(0)--Dash my wig.

If I might hazard, a conjecture upon this, I should șuppose that the Queen of Denmark wore a wig.

POPE. ::

Saxo-Grammaticus, Olaus Wormius, and all the old Danish writers, concur in stating that the Queen of Denmark wore a wig. As to its colour they are all silent; but they are at considerable variance respecting its shape : for, whilst some declare it to have been a Brutus, others as confidently assert that it was a Perruque à lu Greque. I have consulted one hundred and fourteen controversial tracts, (bl. let.) expressly upon the subject, and am still at a loss which side of the question to espouse. I shall, however, resume the inquiry, and communicate the result of my laborious researches to the literary world.


Whether the Queen of Denmark wore a Brutus or a Perruque à la Greque is a question which, at this distance of time, to determine were difficult, and which, if determined, would tend only to the gratification of an idle and impertinent curiosity; while the time bestowed upon the inquiry might be more usefully, more advantageously, and more beneficially, employed in improving the wigs which are worn by co-temporaneous heads, or in anticipating improvements for those which may be, hereafter, displayed on the heads of posterity.


(0)—'Tis all Dickey with us both.

The meaning of this is, the game is up with us; or, we have gone the length of our tether.


So in an old ballad called Gabriel Gubbyns hys Lamentation, bl. let. 1602 ;

“ No more Larke I trowe,
'Tis all Dyckye nowe,

“. For I shall bee hangyt for coynynge."


(9) I promised to die game; but I'll expose

That dirty scamp ; for you am I a nose.

Nose, or nosey, is a term of reproach applied to one who impeaches his comrades for an offence, in the commission of which he has been concerned.


This speech is deservedly celebrated for its admirable pathos. Laertes, at the point of death, feels his former friendship for Hamlet returning upon him, in its fullest force: “ I promised,' says he,“ to die game; but, though I have forfeited my honour, by exposing that dirty scamp, (the king,) do not you, Hamlet, despise me for my baseness ; consider, it is for your sake that I am forsworn --for you am I a nose.' Who, that has a heart alive to the soft touch of sensibility, can read this tender address without emotion :-“ For you am I a nose.” How elegantly refined ! how exquisitely pathetic !


This is a noble emendation, which almost sets the critic on a level with the author.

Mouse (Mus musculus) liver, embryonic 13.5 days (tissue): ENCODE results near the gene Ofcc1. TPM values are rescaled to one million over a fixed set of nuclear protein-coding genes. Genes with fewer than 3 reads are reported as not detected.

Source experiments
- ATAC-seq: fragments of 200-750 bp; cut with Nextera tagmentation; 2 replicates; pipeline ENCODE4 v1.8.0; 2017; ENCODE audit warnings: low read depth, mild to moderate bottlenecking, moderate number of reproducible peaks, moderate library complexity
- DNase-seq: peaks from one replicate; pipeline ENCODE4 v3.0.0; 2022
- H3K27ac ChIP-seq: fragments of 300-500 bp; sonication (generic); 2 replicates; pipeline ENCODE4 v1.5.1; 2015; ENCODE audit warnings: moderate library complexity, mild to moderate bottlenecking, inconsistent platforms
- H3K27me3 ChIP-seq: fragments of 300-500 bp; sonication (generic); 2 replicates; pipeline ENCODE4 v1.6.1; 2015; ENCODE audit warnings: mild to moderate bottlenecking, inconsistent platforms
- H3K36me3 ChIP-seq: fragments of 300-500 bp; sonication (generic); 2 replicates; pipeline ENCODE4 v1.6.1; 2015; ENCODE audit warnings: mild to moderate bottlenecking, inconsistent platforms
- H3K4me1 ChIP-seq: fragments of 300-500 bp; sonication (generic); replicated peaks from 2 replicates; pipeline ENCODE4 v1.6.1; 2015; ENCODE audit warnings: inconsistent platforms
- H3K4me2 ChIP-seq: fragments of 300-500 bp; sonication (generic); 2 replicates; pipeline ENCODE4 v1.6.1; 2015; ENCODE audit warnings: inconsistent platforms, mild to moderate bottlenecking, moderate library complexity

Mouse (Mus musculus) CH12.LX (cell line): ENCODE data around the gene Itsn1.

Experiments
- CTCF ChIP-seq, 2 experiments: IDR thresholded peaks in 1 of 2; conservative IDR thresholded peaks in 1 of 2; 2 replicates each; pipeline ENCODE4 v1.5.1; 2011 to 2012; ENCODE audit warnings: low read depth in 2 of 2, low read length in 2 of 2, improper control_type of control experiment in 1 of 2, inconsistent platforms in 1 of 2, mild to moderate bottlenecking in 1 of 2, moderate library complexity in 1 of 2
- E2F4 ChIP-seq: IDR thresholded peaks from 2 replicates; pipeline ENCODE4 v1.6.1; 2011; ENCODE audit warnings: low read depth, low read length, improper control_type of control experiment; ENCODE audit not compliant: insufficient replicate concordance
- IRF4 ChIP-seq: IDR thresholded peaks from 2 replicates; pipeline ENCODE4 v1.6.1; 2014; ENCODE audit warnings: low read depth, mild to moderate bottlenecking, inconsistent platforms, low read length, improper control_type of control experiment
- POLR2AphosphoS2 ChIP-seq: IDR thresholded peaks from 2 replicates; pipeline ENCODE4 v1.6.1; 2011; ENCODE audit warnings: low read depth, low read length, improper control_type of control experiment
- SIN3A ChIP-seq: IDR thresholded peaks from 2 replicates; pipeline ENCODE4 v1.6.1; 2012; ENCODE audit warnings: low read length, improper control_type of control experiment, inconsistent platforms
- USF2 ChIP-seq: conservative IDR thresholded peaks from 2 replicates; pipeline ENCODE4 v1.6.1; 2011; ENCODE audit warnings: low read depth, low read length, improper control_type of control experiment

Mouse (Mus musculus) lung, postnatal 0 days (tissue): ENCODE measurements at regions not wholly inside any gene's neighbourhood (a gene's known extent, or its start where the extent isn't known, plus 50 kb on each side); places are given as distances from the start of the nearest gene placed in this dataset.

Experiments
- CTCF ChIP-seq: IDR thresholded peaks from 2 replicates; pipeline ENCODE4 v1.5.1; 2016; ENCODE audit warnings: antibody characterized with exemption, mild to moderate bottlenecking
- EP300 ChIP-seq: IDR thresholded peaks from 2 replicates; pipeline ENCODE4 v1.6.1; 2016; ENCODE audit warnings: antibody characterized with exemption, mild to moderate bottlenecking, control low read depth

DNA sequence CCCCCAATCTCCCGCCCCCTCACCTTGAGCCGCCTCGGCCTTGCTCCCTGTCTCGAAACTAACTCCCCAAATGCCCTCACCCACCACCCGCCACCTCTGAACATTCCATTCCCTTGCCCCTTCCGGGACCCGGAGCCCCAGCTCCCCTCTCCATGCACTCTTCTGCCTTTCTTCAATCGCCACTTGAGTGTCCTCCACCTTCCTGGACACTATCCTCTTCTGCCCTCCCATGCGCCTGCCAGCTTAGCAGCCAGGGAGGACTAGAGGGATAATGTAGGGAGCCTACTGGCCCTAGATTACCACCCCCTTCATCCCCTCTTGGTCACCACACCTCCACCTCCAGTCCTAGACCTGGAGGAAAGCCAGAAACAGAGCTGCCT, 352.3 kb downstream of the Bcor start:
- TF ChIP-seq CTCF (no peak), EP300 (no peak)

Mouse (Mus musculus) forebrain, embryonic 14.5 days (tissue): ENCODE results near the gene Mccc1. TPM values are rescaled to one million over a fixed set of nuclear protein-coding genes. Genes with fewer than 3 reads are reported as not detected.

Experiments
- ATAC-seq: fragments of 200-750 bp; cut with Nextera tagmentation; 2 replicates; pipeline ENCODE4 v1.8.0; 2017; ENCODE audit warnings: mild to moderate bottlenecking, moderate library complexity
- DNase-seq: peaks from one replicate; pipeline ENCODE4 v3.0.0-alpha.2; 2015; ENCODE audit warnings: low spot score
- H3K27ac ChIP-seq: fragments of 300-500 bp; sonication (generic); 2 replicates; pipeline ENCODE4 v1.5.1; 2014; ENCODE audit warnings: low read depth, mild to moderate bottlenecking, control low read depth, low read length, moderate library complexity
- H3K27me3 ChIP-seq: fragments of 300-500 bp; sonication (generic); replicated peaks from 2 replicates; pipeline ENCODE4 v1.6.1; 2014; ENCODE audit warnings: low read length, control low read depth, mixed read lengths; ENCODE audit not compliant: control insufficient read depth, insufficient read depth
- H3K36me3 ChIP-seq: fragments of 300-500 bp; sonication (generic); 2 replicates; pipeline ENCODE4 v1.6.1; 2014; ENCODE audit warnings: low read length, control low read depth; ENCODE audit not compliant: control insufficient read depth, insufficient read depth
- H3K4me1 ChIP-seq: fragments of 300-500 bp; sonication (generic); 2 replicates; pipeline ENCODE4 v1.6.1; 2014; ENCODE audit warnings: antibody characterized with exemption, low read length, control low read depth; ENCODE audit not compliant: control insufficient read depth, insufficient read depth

(r) I'm deadat least I shall be in a minute.

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I'm dead at lastor shall be in a minute.

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We might, without much violence, read and point thus :

I'm dead : at rest I shall be in a minute.

By at rest is meant buried.


What authority Dr. Warburton has for this alteration I know not: and I am equally ignorant of his reasons for so unequivocally asserting, that at rest means buried. Surely, when once the principle of vitality has quitted his frame, a man is as much at rest above ground as under. So feebly is he armed, that, in the present instance, I consider the reverend critic as an unequal adversary, and, therefore, scorn to meet him within the lists of controversy. Impotency demands our pity; but, when it affects Herculean muscularity, it but provokes

our contempt. We disdain to punish, but we are bound to expose. Were the proposed reading admitted, we should make Hamlet positively announce his own death, and afterwards advert to his own funeral. But of this too much.


(s:8 s) To a literary friend of mine I am indebted for the following very acute observation : “ Throughout this “ play," says he, “ there is nothing more beautiful than " these dashes : by their gradual elongation, they dis“ tinctly mark the balbucination and the increasing “ difficulty of utterance observable in a dying man.” To which let me add, that, although dashes are in frequent use with our tragic poets, yet are they seldom introduced with so good an effect as in the present instance.



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